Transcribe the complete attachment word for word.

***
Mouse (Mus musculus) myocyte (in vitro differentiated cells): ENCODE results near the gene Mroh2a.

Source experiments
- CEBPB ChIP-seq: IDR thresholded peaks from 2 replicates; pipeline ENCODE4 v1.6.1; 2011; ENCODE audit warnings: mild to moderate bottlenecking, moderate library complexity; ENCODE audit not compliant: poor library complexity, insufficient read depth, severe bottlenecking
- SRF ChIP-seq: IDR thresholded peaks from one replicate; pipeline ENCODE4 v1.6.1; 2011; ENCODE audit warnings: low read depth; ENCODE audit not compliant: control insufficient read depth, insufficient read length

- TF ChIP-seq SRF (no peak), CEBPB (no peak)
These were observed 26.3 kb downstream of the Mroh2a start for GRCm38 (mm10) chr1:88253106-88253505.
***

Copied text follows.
Mouse (Mus musculus) myocyte (in vitro differentiated cells): ENCODE results near the gene Mroh2a.

Source experiments
- CEBPB ChIP-seq: IDR thresholded peaks from 2 replicates; pipeline ENCODE4 v1.6.1; 2011; ENCODE audit warnings: mild to moderate bottlenecking, moderate library complexity; ENCODE audit not compliant: poor library complexity, insufficient read depth, severe bottlenecking
- SRF ChIP-seq: IDR thresholded peaks from one replicate; pipeline ENCODE4 v1.6.1; 2011; ENCODE audit warnings: low read depth; ENCODE audit not compliant: control insufficient read depth, insufficient read length

- TF ChIP-seq SRF (no peak), CEBPB (no peak)
These were observed 26.3 kb downstream of the Mroh2a start for GRCm38 (mm10) chr1:88253106-88253505.